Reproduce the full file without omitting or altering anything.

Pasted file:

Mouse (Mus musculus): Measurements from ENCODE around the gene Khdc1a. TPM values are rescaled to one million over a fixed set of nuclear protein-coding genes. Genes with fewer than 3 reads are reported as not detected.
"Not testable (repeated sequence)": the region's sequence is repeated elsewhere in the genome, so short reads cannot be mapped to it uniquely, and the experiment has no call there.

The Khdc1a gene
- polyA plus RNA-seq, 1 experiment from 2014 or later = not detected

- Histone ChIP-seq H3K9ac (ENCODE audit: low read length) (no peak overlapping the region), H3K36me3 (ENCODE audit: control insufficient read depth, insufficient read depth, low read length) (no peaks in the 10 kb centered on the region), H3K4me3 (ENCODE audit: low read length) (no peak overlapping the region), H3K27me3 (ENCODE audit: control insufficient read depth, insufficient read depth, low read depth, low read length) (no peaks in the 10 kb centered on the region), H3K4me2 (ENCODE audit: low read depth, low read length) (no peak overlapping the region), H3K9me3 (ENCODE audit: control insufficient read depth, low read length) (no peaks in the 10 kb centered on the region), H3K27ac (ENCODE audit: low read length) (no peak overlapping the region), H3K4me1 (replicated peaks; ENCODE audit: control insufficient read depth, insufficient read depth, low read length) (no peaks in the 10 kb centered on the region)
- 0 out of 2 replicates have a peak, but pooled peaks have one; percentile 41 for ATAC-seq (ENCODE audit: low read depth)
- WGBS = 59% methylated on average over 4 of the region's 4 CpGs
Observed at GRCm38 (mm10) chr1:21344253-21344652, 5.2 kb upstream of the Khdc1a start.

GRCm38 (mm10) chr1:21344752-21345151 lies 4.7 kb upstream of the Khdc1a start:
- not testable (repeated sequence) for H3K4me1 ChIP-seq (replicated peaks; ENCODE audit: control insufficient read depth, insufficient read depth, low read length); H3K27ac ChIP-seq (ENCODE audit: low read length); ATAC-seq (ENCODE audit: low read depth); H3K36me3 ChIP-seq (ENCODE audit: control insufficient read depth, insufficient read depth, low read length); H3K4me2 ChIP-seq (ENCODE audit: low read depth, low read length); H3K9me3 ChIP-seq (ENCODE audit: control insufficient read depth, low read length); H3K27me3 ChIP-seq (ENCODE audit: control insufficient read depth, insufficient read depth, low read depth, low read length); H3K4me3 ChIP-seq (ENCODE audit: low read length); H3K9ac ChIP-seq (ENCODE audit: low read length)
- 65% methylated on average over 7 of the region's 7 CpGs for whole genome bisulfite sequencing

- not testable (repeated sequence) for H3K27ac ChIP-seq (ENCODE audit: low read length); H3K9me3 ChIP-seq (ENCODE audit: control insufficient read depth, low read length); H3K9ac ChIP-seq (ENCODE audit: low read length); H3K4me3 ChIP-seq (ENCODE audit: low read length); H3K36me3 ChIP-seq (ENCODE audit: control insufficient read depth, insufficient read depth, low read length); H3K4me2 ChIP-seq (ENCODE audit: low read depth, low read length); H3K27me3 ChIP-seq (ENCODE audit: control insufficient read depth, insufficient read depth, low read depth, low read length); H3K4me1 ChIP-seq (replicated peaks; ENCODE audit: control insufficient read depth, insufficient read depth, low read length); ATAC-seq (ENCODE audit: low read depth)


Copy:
Mouse (Mus musculus): Measurements from ENCODE around the gene Khdc1a. TPM values are rescaled to one million over a fixed set of nuclear protein-coding genes. Genes with fewer than 3 reads are reported as not detected.
"Not testable (repeated sequence)": the region's sequence is repeated elsewhere in the genome, so short reads cannot be mapped to it uniquely, and the experiment has no call there.

The Khdc1a gene
- polyA plus RNA-seq, 1 experiment from 2014 or later = not detected

- Histone ChIP-seq H3K9ac (ENCODE audit: low read length) (no peak overlapping the region), H3K36me3 (ENCODE audit: control insufficient read depth, insufficient read depth, low read length) (no peaks in the 10 kb centered on the region), H3K4me3 (ENCODE audit: low read length) (no peak overlapping the region), H3K27me3 (ENCODE audit: control insufficient read depth, insufficient read depth, low read depth, low read length) (no peaks in the 10 kb centered on the region), H3K4me2 (ENCODE audit: low read depth, low read length) (no peak overlapping the region), H3K9me3 (ENCODE audit: control insufficient read depth, low read length) (no peaks in the 10 kb centered on the region), H3K27ac (ENCODE audit: low read length) (no peak overlapping the region), H3K4me1 (replicated peaks; ENCODE audit: control insufficient read depth, insufficient read depth, low read length) (no peaks in the 10 kb centered on the region)
- 0 out of 2 replicates have a peak, but pooled peaks have one; percentile 41 for ATAC-seq (ENCODE audit: low read depth)
- WGBS = 59% methylated on average over 4 of the region's 4 CpGs
Observed at GRCm38 (mm10) chr1:21344253-21344652, 5.2 kb upstream of the Khdc1a start.

GRCm38 (mm10) chr1:21344752-21345151 lies 4.7 kb upstream of the Khdc1a start:
- not testable (repeated sequence) for H3K4me1 ChIP-seq (replicated peaks; ENCODE audit: control insufficient read depth, insufficient read depth, low read length); H3K27ac ChIP-seq (ENCODE audit: low read length); ATAC-seq (ENCODE audit: low read depth); H3K36me3 ChIP-seq (ENCODE audit: control insufficient read depth, insufficient read depth, low read length); H3K4me2 ChIP-seq (ENCODE audit: low read depth, low read length); H3K9me3 ChIP-seq (ENCODE audit: control insufficient read depth, low read length); H3K27me3 ChIP-seq (ENCODE audit: control insufficient read depth, insufficient read depth, low read depth, low read length); H3K4me3 ChIP-seq (ENCODE audit: low read length); H3K9ac ChIP-seq (ENCODE audit: low read length)
- 65% methylated on average over 7 of the region's 7 CpGs for whole genome bisulfite sequencing

- not testable (repeated sequence) for H3K27ac ChIP-seq (ENCODE audit: low read length); H3K9me3 ChIP-seq (ENCODE audit: control insufficient read depth, low read length); H3K9ac ChIP-seq (ENCODE audit: low read length); H3K4me3 ChIP-seq (ENCODE audit: low read length); H3K36me3 ChIP-seq (ENCODE audit: control insufficient read depth, insufficient read depth, low read length); H3K4me2 ChIP-seq (ENCODE audit: low read depth, low read length); H3K27me3 ChIP-seq (ENCODE audit: control insufficient read depth, insufficient read depth, low read depth, low read length); H3K4me1 ChIP-seq (replicated peaks; ENCODE audit: control insufficient read depth, insufficient read depth, low read length); ATAC-seq (ENCODE audit: low read depth)